Rookie RB La'Mical Perine, after enjoying against the Bills his most impactful game as a Jet, said he felt his confidence growing back to his University of Florida levels.
"Most definitely, I feel a lot more confident," Perine said. "Being seven games in, I'm starting to feel like my old self. So I'm feeling good and just looking forward to the future. I've just got to keep getting better."
Getting better in one area will be hard. As we mentioned last Sunday, Perine's seven first downs, all in the first half, were the most in a half by any Jets rookie since 1990.
After more research, we can extend that statement a lot further. Perine's seven first downs were the most by any rookie in any half in franchise history.
Only three other rookies previously notched six first downs, all in first halves. It began with Titan Dewey Bohling pounding a sixpack for the Titans against the Oilers in 1960. Ring of Honor Jets RB Matt Snell broke in with his huge rookie season in 1964 that included a six-first-down first half vs. Oakland. And Clark Gaines did the six trick twice in 1976, at Buffalo and against Tampa Bay.
Perine shows signs of being able to get better and better. His rushing yardage vs. Buffalo (40 yards on 11 carries) wasn't as impressive as it could've been with three minus runs. But he also had his career-long 20-yard burst plus first-down carries of 4, 8, 5 — for his pylon-kissing touchdown — 2 and 2 yards and another first down on a 9-yard reception.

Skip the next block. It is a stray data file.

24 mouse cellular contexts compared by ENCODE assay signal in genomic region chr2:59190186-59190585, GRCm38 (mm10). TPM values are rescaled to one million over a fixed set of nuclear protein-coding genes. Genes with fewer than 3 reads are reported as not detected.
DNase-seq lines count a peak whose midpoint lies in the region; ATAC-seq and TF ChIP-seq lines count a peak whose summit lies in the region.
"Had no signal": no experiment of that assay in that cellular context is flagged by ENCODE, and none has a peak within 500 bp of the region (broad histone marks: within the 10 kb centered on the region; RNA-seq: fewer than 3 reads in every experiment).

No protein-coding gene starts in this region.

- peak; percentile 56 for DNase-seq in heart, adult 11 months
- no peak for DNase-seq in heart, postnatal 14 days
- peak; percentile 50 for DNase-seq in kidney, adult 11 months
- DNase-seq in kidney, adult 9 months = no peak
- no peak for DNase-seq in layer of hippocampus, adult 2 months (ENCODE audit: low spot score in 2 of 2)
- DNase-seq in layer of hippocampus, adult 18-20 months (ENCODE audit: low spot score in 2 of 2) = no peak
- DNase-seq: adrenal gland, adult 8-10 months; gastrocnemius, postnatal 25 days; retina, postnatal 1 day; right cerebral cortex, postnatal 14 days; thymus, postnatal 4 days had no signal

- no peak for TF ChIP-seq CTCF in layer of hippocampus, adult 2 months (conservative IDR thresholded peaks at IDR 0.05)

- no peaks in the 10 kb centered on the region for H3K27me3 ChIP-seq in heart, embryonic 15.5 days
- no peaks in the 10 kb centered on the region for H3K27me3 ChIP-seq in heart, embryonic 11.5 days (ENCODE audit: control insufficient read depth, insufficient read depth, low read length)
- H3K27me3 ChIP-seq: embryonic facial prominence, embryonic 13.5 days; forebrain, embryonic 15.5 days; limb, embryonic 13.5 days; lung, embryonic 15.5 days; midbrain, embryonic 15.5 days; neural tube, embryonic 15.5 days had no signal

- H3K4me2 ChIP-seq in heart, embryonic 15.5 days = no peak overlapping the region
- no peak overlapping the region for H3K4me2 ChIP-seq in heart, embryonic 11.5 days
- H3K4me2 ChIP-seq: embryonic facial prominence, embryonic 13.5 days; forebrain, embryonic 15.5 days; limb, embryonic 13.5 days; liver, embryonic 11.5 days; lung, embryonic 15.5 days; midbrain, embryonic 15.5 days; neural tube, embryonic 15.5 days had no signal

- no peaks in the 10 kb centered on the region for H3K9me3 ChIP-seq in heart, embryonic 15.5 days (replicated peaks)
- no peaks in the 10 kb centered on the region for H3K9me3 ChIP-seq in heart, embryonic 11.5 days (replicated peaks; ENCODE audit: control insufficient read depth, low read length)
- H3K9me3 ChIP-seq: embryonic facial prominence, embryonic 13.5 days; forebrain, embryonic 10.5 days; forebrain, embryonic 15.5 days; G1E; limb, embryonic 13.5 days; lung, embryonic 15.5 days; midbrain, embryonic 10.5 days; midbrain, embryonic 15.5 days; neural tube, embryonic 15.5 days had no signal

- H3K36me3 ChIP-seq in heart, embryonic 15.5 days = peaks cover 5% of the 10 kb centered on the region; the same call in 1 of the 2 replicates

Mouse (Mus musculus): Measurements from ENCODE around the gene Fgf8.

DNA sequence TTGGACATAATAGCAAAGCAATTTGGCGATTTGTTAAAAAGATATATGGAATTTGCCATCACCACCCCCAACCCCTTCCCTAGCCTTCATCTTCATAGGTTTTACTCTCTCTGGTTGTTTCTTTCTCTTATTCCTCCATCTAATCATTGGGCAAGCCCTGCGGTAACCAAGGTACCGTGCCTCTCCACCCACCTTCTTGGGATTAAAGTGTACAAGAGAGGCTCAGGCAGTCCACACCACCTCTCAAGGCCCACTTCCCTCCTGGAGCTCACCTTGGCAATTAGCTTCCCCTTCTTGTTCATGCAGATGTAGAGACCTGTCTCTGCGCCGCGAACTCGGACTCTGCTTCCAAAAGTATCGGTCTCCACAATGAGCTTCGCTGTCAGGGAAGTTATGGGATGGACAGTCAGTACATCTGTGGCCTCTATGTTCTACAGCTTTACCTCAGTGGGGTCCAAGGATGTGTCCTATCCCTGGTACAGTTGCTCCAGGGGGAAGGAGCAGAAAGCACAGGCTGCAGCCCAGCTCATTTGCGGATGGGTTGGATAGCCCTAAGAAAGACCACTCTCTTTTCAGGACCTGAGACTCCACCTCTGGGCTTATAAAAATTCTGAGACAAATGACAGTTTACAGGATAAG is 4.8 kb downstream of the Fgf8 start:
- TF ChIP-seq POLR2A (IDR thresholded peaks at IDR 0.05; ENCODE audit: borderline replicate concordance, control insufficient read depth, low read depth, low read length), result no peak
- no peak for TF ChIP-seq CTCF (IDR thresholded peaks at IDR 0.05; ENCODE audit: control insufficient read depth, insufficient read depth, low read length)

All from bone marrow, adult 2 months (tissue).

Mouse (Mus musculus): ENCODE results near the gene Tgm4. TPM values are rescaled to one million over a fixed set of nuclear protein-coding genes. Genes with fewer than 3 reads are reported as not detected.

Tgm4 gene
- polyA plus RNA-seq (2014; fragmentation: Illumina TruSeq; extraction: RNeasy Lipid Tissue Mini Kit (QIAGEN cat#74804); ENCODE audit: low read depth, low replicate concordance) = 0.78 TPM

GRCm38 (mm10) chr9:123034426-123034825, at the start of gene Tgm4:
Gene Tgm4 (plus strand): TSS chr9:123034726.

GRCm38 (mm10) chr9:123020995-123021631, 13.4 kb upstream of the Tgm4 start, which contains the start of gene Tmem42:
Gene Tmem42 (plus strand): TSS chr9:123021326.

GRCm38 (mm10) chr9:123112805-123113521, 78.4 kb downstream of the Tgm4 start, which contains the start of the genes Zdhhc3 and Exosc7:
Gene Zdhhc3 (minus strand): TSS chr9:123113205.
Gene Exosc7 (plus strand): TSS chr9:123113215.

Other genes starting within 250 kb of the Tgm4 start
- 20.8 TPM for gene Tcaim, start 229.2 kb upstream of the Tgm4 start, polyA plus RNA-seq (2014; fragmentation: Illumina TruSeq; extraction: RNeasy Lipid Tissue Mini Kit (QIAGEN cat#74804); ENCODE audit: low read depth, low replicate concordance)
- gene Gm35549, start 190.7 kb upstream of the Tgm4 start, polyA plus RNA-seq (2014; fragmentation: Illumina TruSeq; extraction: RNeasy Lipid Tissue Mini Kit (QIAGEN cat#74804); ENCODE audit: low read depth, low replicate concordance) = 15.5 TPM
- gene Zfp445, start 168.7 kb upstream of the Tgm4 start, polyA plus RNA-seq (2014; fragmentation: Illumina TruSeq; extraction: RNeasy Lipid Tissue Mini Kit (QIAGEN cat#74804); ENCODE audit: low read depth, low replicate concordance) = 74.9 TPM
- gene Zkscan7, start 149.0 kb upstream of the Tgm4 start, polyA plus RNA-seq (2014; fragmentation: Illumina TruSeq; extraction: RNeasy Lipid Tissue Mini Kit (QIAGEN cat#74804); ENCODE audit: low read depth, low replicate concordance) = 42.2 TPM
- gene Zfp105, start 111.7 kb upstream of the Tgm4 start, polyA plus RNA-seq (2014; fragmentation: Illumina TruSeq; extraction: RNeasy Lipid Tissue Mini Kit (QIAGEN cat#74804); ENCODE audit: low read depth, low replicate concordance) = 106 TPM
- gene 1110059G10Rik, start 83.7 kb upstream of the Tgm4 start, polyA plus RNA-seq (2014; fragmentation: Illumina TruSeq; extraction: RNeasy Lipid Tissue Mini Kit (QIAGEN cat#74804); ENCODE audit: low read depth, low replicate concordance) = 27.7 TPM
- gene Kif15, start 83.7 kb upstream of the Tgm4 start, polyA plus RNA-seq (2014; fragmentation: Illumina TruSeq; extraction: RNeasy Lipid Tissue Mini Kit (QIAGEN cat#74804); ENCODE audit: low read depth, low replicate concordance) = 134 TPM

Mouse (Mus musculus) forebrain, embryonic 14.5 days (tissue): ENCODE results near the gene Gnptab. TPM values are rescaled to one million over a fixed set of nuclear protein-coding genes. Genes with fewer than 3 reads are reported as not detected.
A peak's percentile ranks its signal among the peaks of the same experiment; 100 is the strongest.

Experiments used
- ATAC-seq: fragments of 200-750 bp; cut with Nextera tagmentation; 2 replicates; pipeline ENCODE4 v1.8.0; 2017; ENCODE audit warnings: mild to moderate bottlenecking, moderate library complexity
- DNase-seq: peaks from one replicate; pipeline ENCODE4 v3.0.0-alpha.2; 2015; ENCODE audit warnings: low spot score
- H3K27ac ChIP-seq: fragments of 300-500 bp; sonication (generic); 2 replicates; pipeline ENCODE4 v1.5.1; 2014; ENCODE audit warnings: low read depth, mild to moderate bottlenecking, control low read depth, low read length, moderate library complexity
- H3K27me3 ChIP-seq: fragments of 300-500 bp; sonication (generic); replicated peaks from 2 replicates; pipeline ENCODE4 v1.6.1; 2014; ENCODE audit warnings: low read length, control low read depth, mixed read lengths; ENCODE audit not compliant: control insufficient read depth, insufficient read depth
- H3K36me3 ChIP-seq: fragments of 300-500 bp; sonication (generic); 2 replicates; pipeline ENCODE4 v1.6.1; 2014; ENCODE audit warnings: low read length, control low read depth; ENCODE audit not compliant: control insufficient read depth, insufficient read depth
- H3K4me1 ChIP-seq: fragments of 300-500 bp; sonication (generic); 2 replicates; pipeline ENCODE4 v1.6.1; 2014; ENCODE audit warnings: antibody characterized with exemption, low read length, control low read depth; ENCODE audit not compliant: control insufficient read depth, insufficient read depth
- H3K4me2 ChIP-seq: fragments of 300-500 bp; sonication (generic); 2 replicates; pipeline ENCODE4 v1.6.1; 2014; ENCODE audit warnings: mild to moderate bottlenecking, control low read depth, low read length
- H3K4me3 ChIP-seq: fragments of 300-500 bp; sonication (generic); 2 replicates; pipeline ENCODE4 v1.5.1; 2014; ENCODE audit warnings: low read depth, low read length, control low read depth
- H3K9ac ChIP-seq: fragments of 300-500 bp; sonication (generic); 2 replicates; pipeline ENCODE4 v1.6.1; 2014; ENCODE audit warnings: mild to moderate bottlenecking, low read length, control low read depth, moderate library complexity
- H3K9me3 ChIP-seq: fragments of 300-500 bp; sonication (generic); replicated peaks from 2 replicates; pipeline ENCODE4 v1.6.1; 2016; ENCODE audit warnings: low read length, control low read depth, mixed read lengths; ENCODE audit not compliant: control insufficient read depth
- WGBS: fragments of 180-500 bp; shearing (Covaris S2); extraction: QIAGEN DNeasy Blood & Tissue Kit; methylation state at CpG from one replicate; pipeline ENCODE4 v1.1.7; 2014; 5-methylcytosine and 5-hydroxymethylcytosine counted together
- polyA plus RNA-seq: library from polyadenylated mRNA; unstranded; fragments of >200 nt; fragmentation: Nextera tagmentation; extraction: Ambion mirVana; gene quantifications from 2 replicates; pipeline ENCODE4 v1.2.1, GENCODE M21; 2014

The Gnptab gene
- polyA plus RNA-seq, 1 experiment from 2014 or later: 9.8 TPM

As QB Sam Darnold said about what we saw vs. the Bills and what we might see looking forward: "LP did a great job just being consistent for us running downhill. And we're going to continue to look for him to make plays but also to stay consistent in the run game."
Green & White's Red Wall
Avery Williamson captured the Jets defense's task against Buffalo: "We were just trying to bend but don't break. They've got some good players over there, too."
The defense succeeded in not breaking, and with just one more touchdown on offense, the package perhaps would have combined for a Jets win instead of the 18-10 loss. Not only did the Jets allow six field goals in all, they allowed only two of them on six red zone opportunities by the Bills. It was one of only four games in the NFL's red zone era (since 1974, when goalposts were moved to the end line) that the Jets defense had five or more chances to stop the opponents inside their 20 and didn't give up a touchdown. Here is that four-game list:
|2020 Gm 7||vs BUF||5||0||2||6||L, 18-10|
|1987 Gm 7||vs IND||5||0||3||9||L, 19-14|
|1993 Gm 6||vs BUF||6||0||4||12||L, 19-10|
|2019 Gm 13||vs MIA||6||0||5||15||W, 22-21|
Huff Strikes Again
Last week we waxed poetic about the longest sacks on record both for and against the Green & White. DL Bryce Huff contributed a different kind of loss against the Bills when he shot across the line, read the toss from Josh Allen to Isaiah McKenzie perfectly, flew to the WR and took him down for an 11-yard loss.
That's the most yardage lost by an opponent on a rush or reception since the 2014 opener, when Quinton Coples dropped Oakland RB Maurice Jones-Drew for an 11-yard loss, with most of that real estate the result of Jones-Drew's fumble.
The last time the Jets hung a longer minus on opponents with no fumble involved: 1996, Game 8, when DE Marvin Washington tackled Buffalo WR Andre Reed for a 13-yard loss on a reverse.